things in common, including daughters in danger
Michael Doherty and John
Ericson began their careers for the city the same
year, 1897. They each had just one child, a
fifteen year old daughter. On December 30,
1903 those daughters were together at the Mr.
Bluebeard matinee when word spread through City
Hall that the Iroquois Theater was on fire.
Michael and John were across the street at the scene
of the fire before a call came into their offices
that the girls were back home, missing some outer
garments but safe and sound.
Mildred Ericson and Katherine
Doherty had arrived late
to the theater and could
only get standing seats (floor unknown, probably
1st or second). It was not reported whether
someone went to the fire to try to find the men and
deliver the good news about their daughters.
Doherty came through
Doherty soon had a job
to do that required him to put his worry about
Katherine on the back burner. Acting commissioner of public works,
William F. Brennan, learned that
fire chief Musham needed
wagons to carry the dead to
what in the final count would be thirteen morgues.
Brennan told Doherty to get it done.
Doherty delivered the 1st
ward -- all 150 workers and 70 wagons from the
street department were soon assembled in the
City Yard at the foot of Randolph street, ready for
Michael J. Doherty (1866-1909) was
superintendent of Chicago's 19,000 miles of streets
and alleys, appointed by democratic mayor,
Carter Harrison Jr. John E. Ericson
(1859-) was city engineer and a member of the board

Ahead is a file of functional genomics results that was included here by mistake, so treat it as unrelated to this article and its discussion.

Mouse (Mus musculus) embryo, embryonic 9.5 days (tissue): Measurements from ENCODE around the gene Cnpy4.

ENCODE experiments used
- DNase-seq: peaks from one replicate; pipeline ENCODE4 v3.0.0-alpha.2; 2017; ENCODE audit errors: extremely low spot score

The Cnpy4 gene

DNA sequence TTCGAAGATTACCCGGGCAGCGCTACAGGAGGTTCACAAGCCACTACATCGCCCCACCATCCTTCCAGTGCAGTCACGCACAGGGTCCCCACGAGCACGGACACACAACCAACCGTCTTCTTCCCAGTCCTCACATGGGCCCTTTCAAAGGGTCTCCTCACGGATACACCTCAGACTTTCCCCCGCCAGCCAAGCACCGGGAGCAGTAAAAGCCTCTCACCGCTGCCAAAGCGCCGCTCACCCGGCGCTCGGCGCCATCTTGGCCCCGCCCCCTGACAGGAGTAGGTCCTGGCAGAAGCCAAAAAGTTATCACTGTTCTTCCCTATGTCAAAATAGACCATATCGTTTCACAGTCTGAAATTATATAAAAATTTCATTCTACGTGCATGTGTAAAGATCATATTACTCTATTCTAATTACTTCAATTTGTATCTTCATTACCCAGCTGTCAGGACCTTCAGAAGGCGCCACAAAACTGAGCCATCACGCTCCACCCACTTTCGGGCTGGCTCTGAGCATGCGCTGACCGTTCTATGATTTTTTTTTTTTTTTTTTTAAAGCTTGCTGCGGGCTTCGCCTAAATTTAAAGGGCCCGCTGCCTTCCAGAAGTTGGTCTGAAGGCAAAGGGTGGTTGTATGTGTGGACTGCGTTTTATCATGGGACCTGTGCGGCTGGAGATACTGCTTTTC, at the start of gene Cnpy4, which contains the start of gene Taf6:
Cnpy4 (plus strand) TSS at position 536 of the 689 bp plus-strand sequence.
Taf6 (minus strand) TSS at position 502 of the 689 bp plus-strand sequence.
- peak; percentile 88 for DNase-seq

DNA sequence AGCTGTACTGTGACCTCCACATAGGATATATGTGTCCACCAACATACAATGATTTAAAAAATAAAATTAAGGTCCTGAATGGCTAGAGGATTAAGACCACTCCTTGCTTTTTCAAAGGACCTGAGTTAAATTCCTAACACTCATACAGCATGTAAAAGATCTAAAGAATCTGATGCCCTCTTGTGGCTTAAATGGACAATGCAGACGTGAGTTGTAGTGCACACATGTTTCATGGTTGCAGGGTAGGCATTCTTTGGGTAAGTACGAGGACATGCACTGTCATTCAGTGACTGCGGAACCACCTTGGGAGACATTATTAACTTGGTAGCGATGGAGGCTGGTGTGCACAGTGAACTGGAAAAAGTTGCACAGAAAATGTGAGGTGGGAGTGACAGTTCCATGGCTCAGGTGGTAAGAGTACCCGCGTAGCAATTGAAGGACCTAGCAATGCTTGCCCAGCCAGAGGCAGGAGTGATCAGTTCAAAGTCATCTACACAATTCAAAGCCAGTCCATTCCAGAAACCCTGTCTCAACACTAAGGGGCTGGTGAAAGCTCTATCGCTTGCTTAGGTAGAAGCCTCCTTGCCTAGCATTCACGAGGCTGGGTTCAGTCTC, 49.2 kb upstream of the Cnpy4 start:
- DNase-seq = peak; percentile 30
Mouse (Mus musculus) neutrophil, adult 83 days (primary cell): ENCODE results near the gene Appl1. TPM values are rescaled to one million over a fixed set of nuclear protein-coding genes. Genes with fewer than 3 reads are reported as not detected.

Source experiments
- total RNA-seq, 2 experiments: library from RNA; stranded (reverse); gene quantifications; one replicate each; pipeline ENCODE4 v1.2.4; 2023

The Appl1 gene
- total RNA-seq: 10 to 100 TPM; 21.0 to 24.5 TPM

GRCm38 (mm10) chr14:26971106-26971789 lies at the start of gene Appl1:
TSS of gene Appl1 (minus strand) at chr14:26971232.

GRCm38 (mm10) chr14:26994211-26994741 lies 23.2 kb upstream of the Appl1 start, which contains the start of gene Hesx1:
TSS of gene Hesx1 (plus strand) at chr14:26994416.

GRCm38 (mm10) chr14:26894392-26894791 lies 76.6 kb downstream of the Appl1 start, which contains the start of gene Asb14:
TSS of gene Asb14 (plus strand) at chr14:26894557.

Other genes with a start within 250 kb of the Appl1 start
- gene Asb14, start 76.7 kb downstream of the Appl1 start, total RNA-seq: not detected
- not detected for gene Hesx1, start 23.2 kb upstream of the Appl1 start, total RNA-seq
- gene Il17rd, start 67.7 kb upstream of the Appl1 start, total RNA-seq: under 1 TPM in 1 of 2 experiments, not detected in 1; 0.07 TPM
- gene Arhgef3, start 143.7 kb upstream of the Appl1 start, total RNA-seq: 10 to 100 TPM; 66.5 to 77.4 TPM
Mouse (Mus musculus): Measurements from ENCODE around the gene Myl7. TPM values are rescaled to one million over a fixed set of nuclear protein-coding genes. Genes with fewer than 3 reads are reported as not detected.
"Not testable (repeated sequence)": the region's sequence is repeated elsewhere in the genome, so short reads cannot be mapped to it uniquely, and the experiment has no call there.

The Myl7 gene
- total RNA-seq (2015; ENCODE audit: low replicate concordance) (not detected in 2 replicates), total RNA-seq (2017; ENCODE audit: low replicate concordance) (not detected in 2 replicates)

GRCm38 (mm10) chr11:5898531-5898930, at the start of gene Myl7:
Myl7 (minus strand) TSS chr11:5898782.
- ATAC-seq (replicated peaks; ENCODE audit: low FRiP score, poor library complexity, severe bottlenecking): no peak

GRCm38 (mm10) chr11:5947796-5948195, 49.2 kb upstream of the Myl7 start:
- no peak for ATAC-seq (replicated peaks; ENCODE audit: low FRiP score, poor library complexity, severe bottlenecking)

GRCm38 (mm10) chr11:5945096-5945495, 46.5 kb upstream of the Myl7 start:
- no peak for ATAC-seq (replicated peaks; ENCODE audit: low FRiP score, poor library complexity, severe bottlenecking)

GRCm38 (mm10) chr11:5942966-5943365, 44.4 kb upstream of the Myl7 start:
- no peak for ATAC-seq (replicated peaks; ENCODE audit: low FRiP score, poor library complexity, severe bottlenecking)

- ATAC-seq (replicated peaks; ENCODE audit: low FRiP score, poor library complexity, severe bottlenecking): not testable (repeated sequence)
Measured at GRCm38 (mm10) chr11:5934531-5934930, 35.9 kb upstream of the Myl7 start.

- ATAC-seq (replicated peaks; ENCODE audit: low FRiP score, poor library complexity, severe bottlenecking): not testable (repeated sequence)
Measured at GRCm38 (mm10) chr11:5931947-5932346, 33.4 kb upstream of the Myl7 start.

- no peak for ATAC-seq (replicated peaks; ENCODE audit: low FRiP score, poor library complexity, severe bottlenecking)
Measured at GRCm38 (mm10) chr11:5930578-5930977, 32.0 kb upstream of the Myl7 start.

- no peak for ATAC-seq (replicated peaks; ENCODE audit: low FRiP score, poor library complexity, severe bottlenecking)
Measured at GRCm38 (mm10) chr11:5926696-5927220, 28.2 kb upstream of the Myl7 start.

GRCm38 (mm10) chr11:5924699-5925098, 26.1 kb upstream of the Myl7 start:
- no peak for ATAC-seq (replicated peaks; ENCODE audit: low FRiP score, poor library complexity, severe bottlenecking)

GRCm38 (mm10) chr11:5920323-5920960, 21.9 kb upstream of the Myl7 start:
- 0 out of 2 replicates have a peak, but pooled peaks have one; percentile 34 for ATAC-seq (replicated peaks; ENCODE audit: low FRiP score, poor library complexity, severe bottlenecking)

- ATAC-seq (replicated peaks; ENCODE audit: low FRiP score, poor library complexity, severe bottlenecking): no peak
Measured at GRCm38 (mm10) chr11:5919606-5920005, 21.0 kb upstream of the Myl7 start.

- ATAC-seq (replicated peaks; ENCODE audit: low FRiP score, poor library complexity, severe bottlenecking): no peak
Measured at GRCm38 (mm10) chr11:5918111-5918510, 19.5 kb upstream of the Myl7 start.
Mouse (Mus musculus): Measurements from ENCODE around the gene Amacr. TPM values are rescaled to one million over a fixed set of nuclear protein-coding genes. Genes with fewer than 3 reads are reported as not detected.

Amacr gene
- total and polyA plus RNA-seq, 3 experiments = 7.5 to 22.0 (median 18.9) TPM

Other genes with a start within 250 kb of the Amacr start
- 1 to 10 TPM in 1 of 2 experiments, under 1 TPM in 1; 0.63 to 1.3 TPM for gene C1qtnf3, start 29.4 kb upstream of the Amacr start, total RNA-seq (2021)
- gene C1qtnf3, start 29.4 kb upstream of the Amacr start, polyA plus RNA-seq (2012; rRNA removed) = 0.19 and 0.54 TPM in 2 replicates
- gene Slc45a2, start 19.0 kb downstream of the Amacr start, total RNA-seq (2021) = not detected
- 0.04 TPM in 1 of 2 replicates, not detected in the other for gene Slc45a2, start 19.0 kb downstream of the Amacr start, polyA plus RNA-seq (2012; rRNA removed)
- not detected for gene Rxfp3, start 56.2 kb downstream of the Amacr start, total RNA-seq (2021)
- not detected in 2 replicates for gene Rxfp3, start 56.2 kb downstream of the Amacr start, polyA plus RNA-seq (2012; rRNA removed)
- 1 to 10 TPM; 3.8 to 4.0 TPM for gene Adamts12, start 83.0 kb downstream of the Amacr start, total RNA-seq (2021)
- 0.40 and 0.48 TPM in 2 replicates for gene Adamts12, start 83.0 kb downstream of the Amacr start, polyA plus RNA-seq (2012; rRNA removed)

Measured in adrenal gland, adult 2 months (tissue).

of local improvements. He became the city's
Tunnel Master and served on the committee that made
Navy Pier a reality.
Reportedly Michael's job was
a reward for his campaigning for Harrison in the
stockyards district. Ericson got his job by
passing a civil service exam. Both would endure
condemnation in newspapers from political opponents
before their careers were over. Doherty was
accused of incompetence, Ericson of improper
Michael's career was ended
by death from a stroke in 1909 when he was
forty-three.* Ericson's career, and $10,000
salary, came to an end in 1919 when mayor Thompson
wanted to put his own man in the job.
From Brooklyn, NY, one of
six children born to Irish immigrants, Michael and
Mary Doherty, Michael J. Doherty was raised in Boston and came
to Chicago in 1880 with his parents. He went
to work at the stockyards and by 1888 won political
office as the clerk in the former town of Lake (now
part of Chicago). From 1890 to 1897 he worked
as an undertaker.
His daughter, Katherine A. Doherty
(1887- ), was named
after her mother, Katherine "Kitty" Mullaney.
Kitty died sometime before 1899 and Michael
remarried, to Theresa Dowling. After Michael's
death in 1909, Theresa petitioned the court to
legally adopt Katherine. By age
twenty, Katherine had lost her birth mother, gained
a stepmother, survived the
Iroquois Theater fire, lost her father and gained an
adoptive mother. I failed to learn what became
Katherine after 1913.
Mildred Ericson (1887-1957)
married Ralph Quinlan of Evanston in 1913.
Katherine served as her maid of honor.† Mildred and Ralph were still together in the 1940s,
living in California.
John Ericson, a native of Sweden, and his wife
(maybe named Esther, or Bertha) remained in Chicago.
Discrepancies and addendum
* One day after work, Doherty
went to a sporting event, as a spectator, with his
John Traeger (coroner during Iroquois Theater
investigation). At home later, Doherty took
his dog for a walk, came home, keeled over and died.
He left behind an estate valued at $65,000.
According to one Chicago newspaper report Doherty
spent winters in California but notice of his estate
was published in a Salt Lake City newspaper.
It wasn't mentioned anywhere else outside Chicago so
it seems likely the Doherty's had Utah connections.
† Katherine was also in the
wedding party of Rosina Powers, daughter of
Harry Powers, co-owner of the Iroquois.